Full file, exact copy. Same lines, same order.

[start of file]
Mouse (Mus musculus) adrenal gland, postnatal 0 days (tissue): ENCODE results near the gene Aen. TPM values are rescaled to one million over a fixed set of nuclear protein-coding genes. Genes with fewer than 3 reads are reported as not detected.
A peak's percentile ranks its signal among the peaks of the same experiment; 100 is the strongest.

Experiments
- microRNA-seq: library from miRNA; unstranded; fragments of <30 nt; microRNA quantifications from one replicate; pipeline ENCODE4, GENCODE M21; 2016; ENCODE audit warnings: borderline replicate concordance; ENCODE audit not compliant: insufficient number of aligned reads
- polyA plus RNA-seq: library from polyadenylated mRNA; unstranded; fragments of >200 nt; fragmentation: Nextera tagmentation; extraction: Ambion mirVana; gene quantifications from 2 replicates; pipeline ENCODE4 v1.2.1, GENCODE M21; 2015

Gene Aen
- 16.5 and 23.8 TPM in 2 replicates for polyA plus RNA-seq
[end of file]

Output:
Mouse (Mus musculus) adrenal gland, postnatal 0 days (tissue): ENCODE results near the gene Aen. TPM values are rescaled to one million over a fixed set of nuclear protein-coding genes. Genes with fewer than 3 reads are reported as not detected.
A peak's percentile ranks its signal among the peaks of the same experiment; 100 is the strongest.

Experiments
- microRNA-seq: library from miRNA; unstranded; fragments of <30 nt; microRNA quantifications from one replicate; pipeline ENCODE4, GENCODE M21; 2016; ENCODE audit warnings: borderline replicate concordance; ENCODE audit not compliant: insufficient number of aligned reads
- polyA plus RNA-seq: library from polyadenylated mRNA; unstranded; fragments of >200 nt; fragmentation: Nextera tagmentation; extraction: Ambion mirVana; gene quantifications from 2 replicates; pipeline ENCODE4 v1.2.1, GENCODE M21; 2015

Gene Aen
- 16.5 and 23.8 TPM in 2 replicates for polyA plus RNA-seq